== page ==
# Chapter Eight Slutsky Equation.

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Chapter Eight Slutsky Equation

Effects of a Price Change
What happens when a commodity’s price decreases? Substitution effect: the commodity is relatively cheaper, so consumers substitute it for now relatively more expensive other commodities.

Effects of a Price Change
Income effect: the consumer’s budget of \$y can purchase more than before, as if the consumer’s income rose, with consequent income effects on quantities demanded.

Effects of a Price Change
Slutsky discovered that changes to demand from a price change are always the sum of a pure substitution effect and an income effect.

Real Income Changes Slutsky asserted that if, at the new prices,
less income is needed to buy the original bundle then “real income” is increased more income is needed to buy the original bundle then “real income” is decreased

Real Income Changes x2 Original budget constraint and choice x1

Real Income Changes x2 Original budget constraint and choice
New budget constraint x1

Real Income Changes x2 Original budget constraint and choice
New budget constraint; real income has risen x1

Pure Substitution Effect
Slutsky isolated the change in demand due only to the change in relative prices by asking “What is the change in demand when the consumer’s income is adjusted so that, at the new prices, she can only just buy the original bundle?”

Pure Substitution Effect Only
x2 x2’ x1’ x1

Pure Substitution Effect Only
x2 x2’ x1’ x1

Pure Substitution Effect Only
x2 x2’ x1’ x1

Pure Substitution Effect Only
x2 x2’ x2’’ x1’ x1’’ x1

And Now The Income Effect
x2 x2’ (x1’’’,x2’’’) x2’’ x1’ x1’’ x1

And Now The Income Effect
x2 The income effect is (x1’’,x2’’)  (x1’’’,x2’’’). x2’ (x1’’’,x2’’’) x2’’ x1’ x1’’ x1

The Overall Change in Demand
x2 The change to demand due to lower p1 is the sum of the income and substitution effects, (x1’,x2’)  (x1’’’,x2’’’). x2’ (x1’’’,x2’’’) x2’’ x1’ x1’’ x1

Slutsky’s Effects for Normal Goods
Most goods are normal (i.e. demand increases with income). The substitution and income effects reinforce each other when a normal good’s own price changes.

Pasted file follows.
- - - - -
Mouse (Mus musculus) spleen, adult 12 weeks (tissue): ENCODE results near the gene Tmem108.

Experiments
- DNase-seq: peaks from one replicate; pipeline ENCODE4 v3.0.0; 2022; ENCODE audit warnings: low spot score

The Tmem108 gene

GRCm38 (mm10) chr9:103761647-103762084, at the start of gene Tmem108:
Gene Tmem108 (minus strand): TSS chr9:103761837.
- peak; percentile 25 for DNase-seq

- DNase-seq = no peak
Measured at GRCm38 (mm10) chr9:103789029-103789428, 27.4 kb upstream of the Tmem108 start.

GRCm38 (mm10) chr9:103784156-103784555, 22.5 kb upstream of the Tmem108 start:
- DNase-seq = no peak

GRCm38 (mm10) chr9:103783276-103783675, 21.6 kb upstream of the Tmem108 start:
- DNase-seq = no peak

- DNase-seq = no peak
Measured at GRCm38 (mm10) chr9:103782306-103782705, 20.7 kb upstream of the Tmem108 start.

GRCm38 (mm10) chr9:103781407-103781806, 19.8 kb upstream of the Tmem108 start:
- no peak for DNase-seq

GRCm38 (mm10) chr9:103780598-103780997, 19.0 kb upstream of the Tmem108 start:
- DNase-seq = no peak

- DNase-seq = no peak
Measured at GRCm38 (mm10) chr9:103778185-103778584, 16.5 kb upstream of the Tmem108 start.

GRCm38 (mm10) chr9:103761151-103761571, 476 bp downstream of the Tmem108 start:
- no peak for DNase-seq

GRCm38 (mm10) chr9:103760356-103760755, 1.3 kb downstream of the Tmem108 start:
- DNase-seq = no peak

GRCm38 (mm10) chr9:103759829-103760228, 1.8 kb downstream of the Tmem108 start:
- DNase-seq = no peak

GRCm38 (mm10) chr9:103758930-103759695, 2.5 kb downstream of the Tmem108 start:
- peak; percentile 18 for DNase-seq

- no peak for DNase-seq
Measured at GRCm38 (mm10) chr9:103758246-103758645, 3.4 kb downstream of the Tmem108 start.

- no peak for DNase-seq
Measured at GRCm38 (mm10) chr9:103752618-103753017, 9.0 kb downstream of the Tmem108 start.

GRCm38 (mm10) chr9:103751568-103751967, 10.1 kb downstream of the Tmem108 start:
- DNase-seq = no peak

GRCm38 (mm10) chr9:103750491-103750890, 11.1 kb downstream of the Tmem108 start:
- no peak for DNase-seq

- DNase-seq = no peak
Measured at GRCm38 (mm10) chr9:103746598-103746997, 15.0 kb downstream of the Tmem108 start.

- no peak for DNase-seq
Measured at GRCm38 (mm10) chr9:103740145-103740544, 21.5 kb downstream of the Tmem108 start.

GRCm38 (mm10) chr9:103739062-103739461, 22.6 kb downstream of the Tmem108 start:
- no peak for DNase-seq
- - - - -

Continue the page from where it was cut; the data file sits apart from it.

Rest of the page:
Slutsky’s Effects for Normal Goods
x2 Good 1 is normal because higher income increases demand x2’ (x1’’’,x2’’’) x2’’ x1’ x1’’ x1

Slutsky’s Effects for Normal Goods
Since both the substitution and income effects increase demand when own-price falls, a normal good’s ordinary demand curve slopes down. The Law of Downward-Sloping Demand therefore always applies to normal goods.

Slutsky’s Effects for Income-Inferior Goods
Some goods are income-inferior (i.e. demand is reduced by higher income). The substitution and income effects oppose each other when an income-inferior good’s own price changes.

Slutsky’s Effects for Income-Inferior Goods
x2 x2’ x2’’ x1’ x1’’ x1

Slutsky’s Effects for Income-Inferior Goods
The pure substitution effect is as for a normal good. But, the income effect is in the opposite direction. x2 (x1’’’,x2’’’) x2’ x2’’ x1’ x1’’ x1

Slutsky’s Effects for Income-Inferior Goods
The pure substitution effect is as for a normal good. But, the income effect is in the opposite direction. Good 1 is income-inferior because an increase to income causes demand to fall. x2 (x1’’’,x2’’’) x2’ x2’’ x1’ x1’’ x1

Slutsky’s Effects for Income-Inferior Goods
x2 The overall changes to demand are the sums of the substitution and income effects. (x1’’’,x2’’’) x2’ x2’’ x1’ x1’’ x1

Giffen Goods In rare cases of extreme income-inferiority, the income effect may be larger in size than the substitution effect, causing quantity demanded to fall as own-price rises. Such goods are Giffen goods.

Walt considers x and y to be perfect substitutes
Walt considers x and y to be perfect substitutes. They originally cost 10 and 9 respectively. His income is One day the price of x drops to 8. Which of the following is true? The income effect increases the quantity of y by 90. The substitution effect increases the quantity of y by 80. The substitution effect increases the quantity of x by 90. The income effect increases the quantity of x by 80. None of the above.

Rob consumes two goods, x and y
Rob consumes two goods, x and y. He has an allowance of \$50 per week and is not endowed with either of the goods. If the price of good x increases and his substitution and income effects change demand in opposite directions: good x must be a Giffen good. good x must be an inferior good. WARP is violated. good x must be a normal good. There is not enough information to judge whether good x is a normal or inferior good.

Charlie’s utility function is xAxB
Charlie’s utility function is xAxB. The price of apples used to be \$1 and the price of bananas used to be \$2, and his income used to be \$40. If the price of apples increased to 8 and the price of bananas stayed constant, the substitution effect on Charlie’s apple consumption reduces his consumption by 17.5 apples 7 apples 8.75 apples 13.75 apples None of the above is correct.